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Teenagers in the Holocaust

Jewish and non-Jewish Children Ethics Tragedies and Triumphs

When World War II enveloped Europe, children throughout the continent were impacted. Many children were sent to concentration camps while others became part of their country’s Resistance Movements, opposing Nazi orders and policies.

Sometimes authors use the story of real children to write historical novels. Sometimes the real stories are as compelling as the fictional ones.

Take Shadow on the Mountain, for example. Espen, the main character, is based on Erling Storrusten. Who was he? What role did he play during the war?

When Germany invaded Norway, Erling’s country, he decided to fight back. Sixteen at the time of the invasion, in 1940, Erling became a courier for distributing forbidden and illegal underground newspapers.

As time went by, and Erling grew older during the war, he took-on more resistance responsibilities. During one key event, he pretended to be who he was not in order to gain entrance into Germany’s headquarters in Lillehammer, Erling’s home town. He was able to draw the layout of the headquarters, then turn that important document over to Resistance leaders.

When the German secret police, the Gestapo, learned Erling’s identity, he had to flee Norway. Traveling hundreds of miles over five days, mostly on skis, he reached safety in Sweden. Margi Preus has retold Erling’s story in Shadow on the Mountain.

Joan Wolf takes a similar approach in her story Someone Named Eva. Although she doesn’t have a specific character on which to model her heroine, Wolf uses the events of a town called Lidice as the backdrop of her tale.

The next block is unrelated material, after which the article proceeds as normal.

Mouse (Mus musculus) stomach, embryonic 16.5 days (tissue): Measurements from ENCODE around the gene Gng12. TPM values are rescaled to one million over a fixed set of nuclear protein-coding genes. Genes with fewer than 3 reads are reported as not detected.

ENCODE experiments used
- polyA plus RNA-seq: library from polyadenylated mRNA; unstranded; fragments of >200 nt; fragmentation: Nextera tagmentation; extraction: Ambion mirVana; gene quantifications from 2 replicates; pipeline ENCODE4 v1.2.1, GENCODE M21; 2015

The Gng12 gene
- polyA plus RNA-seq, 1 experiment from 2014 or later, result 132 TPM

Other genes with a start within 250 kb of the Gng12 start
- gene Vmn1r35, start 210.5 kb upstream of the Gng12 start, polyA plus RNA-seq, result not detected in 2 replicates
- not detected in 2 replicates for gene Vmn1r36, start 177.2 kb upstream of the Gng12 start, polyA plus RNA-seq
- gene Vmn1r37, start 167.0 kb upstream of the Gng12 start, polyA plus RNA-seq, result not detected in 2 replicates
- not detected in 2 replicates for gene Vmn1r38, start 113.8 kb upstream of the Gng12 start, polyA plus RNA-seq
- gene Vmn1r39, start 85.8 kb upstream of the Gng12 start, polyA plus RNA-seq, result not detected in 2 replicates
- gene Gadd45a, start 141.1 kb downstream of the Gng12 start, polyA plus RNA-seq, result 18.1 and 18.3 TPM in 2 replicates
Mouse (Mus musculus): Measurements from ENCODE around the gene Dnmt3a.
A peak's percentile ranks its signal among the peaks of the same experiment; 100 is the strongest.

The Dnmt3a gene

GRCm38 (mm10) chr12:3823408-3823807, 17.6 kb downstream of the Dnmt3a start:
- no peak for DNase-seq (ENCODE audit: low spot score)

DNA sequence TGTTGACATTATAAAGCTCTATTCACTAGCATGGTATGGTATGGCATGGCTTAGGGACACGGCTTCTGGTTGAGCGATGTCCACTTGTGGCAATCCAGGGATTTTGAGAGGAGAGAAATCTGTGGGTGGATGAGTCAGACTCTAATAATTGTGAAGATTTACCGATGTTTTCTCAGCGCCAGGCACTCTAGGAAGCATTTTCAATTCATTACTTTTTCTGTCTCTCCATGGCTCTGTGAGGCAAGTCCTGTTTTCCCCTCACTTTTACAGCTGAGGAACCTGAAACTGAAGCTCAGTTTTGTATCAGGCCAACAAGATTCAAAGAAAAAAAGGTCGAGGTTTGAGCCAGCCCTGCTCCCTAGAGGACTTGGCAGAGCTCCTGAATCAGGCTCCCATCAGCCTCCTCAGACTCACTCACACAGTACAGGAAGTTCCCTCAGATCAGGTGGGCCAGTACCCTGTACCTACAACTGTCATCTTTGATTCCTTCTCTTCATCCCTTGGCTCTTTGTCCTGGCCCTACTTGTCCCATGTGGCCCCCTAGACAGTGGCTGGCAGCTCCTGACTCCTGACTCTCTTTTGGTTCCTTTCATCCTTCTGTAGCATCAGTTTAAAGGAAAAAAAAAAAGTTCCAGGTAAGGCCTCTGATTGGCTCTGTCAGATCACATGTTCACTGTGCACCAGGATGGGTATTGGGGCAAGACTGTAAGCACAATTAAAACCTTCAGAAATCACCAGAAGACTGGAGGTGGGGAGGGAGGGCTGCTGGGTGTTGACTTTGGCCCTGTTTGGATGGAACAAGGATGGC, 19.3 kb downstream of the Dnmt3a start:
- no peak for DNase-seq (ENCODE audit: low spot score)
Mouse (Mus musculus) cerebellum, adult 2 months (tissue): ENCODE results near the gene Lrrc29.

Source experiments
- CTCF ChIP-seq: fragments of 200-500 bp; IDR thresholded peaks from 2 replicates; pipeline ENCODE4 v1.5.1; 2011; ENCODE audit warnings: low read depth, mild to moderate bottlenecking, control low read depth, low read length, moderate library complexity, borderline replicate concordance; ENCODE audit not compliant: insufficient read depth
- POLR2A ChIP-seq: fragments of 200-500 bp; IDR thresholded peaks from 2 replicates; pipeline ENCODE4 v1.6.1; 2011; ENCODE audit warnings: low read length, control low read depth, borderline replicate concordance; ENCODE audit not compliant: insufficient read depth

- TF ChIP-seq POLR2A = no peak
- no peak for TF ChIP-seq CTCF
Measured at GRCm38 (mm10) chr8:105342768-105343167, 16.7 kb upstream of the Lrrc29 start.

Hitler believed that people in the Czech town of Lidice were providing shelter for the assassins of one of the Fuhrer’s top men. Women and children were rounded-up, and seven children were initially selected for Germany’s “Lebensborn” program.

The Lebensborn program, devised by SS head Heinrich Himmler, focused on children who had Nordic features like blue eyes and blond hair. Nazi policy allowed those children to be kidnapped from their parents, then sent to centers where they would be “Germanized” (before being sent to live with German families who supported Hitler and his Third-Reich ideas).

Once those children were examined and measured, to be sure they fit the “Aryan” profile, they had to learn German customs and the German language. In the case of Milada, the heroine of Someone Named Eva, that process took two years.

During that entire two years, the twelve-year-old Czech girl was forbidden to speak her own language and was not allowed to see her real family.

In truth, the men of her family would have no-longer been alive since the Nazis killed all of the men of Lidice in retaliation for the death of Hitler’s protégé. Whether the townspeople were actually hiding the partisans who shot Reinhard Heydrich seemed not to matter. The Nazis’ perception of responsibility was enough for them to destroy the town and kill the men.

When she is sent to live with a German family, Milada is now known as Eva. With her Nordic features, she fits into her new life, but (as her Grandmother had insisted before they were parted), she must also remember who she really is.

At the end of the war, Eva/Milada struggles with leaving her foster family whom she has grown to like.

In real life, there were people who returned to a rebuilt Lidice after the war. Only 153 women and 17 children survived, however. In her story, Joan Wolf makes two of those people Milada (Someone Named Eva) and her mother (who’d spent the war, like other Lidice women, at the Ravensbruck concentration camp).

In both of these cases, the hero and the heroine of fictional novels have their roots in real-life events. Their lives were profoundly disrupted by the war, in major ways, but neither of these individuals was Jewish. That fact helps us to realize the impact of Hitler’s policies was widespread throughout the European continent, negatively effecting the lives of many different nationalities.

 

Original Release: Mar 17, 2015

Updated Last Revision: Jun 02, 2016


To cite this story (For MLA citation guidance see easybib or OWL ):

"Teenagers in the Holocaust" AwesomeStories.com. Mar 17, 2015. Oct 15, 2019.
       <http://www.awesomestories.com/asset/view/144838>.
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